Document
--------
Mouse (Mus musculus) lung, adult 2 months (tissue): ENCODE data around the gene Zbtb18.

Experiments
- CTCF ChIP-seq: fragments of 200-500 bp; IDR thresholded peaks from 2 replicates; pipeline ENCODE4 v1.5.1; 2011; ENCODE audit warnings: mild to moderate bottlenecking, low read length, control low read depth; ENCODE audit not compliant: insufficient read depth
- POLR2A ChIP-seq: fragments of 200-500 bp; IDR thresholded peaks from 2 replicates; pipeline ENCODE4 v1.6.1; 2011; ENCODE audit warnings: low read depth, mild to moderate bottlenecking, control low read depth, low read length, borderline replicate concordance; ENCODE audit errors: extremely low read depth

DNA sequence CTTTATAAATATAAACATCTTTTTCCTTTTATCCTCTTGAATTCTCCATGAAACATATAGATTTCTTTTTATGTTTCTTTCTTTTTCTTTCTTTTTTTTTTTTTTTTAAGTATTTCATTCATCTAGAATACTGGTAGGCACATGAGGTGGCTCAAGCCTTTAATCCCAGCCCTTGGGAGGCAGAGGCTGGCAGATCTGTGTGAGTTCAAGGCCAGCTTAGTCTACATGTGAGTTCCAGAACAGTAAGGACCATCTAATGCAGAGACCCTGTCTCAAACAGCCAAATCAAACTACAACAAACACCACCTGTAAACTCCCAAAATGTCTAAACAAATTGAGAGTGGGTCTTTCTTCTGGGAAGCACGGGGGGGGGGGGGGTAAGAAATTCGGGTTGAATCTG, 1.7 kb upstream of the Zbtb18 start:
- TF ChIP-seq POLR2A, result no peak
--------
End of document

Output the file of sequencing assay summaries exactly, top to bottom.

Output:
Mouse (Mus musculus) lung, adult 2 months (tissue): ENCODE data around the gene Zbtb18.

Experiments
- CTCF ChIP-seq: fragments of 200-500 bp; IDR thresholded peaks from 2 replicates; pipeline ENCODE4 v1.5.1; 2011; ENCODE audit warnings: mild to moderate bottlenecking, low read length, control low read depth; ENCODE audit not compliant: insufficient read depth
- POLR2A ChIP-seq: fragments of 200-500 bp; IDR thresholded peaks from 2 replicates; pipeline ENCODE4 v1.6.1; 2011; ENCODE audit warnings: low read depth, mild to moderate bottlenecking, control low read depth, low read length, borderline replicate concordance; ENCODE audit errors: extremely low read depth

DNA sequence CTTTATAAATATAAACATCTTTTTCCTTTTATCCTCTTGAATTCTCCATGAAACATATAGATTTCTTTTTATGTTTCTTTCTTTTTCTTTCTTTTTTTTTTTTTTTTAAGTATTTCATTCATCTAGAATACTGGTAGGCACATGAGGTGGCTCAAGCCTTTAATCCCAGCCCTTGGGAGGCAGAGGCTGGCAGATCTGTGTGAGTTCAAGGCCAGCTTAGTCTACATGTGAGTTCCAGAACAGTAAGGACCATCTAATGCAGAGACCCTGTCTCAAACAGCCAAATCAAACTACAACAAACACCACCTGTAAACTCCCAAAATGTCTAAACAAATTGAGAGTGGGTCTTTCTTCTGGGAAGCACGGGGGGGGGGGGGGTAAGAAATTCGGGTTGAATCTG, 1.7 kb upstream of the Zbtb18 start:
- TF ChIP-seq POLR2A, result no peak